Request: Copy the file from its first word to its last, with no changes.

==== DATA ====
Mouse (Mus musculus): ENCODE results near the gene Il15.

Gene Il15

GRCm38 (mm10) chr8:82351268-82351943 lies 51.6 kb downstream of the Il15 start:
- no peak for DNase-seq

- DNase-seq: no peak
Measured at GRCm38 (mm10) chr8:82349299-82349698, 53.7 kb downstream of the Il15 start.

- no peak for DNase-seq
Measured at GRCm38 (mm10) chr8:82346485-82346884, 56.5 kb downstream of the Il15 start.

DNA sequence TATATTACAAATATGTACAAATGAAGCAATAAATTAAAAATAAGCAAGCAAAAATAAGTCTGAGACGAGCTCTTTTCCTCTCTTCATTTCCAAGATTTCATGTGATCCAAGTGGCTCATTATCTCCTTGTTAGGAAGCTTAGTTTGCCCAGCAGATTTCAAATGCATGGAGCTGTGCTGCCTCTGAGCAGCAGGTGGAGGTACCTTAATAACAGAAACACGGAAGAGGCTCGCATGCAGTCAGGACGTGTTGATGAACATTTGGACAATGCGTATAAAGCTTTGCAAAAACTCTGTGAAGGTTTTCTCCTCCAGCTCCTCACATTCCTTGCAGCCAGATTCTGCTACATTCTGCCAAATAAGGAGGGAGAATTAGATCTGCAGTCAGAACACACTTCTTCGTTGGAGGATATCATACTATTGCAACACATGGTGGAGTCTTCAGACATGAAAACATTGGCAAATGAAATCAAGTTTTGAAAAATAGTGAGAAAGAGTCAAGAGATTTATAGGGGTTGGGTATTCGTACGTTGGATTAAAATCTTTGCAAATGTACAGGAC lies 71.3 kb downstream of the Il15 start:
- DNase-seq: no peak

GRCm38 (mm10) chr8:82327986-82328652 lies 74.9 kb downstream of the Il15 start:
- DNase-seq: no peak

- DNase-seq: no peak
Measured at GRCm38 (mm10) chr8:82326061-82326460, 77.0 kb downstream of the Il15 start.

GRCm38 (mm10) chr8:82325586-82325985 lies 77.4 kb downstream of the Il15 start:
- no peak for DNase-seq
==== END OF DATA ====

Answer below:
Mouse (Mus musculus): ENCODE results near the gene Il15.

Gene Il15

GRCm38 (mm10) chr8:82351268-82351943 lies 51.6 kb downstream of the Il15 start:
- no peak for DNase-seq

- DNase-seq: no peak
Measured at GRCm38 (mm10) chr8:82349299-82349698, 53.7 kb downstream of the Il15 start.

- no peak for DNase-seq
Measured at GRCm38 (mm10) chr8:82346485-82346884, 56.5 kb downstream of the Il15 start.

DNA sequence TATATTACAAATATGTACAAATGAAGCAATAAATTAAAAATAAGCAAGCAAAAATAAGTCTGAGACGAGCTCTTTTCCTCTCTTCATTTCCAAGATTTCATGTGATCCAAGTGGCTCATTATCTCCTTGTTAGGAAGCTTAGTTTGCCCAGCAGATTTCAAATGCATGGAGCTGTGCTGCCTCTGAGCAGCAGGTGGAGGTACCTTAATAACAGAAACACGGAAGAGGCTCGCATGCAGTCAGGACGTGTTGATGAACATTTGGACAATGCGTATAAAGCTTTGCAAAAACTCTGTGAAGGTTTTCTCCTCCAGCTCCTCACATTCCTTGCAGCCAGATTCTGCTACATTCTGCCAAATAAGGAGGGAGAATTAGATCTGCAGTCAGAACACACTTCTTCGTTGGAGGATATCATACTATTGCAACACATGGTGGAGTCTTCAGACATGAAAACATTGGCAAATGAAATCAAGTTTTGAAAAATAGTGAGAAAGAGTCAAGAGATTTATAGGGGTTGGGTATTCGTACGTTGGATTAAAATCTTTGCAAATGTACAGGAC lies 71.3 kb downstream of the Il15 start:
- DNase-seq: no peak

GRCm38 (mm10) chr8:82327986-82328652 lies 74.9 kb downstream of the Il15 start:
- DNase-seq: no peak

- DNase-seq: no peak
Measured at GRCm38 (mm10) chr8:82326061-82326460, 77.0 kb downstream of the Il15 start.

GRCm38 (mm10) chr8:82325586-82325985 lies 77.4 kb downstream of the Il15 start:
- no peak for DNase-seq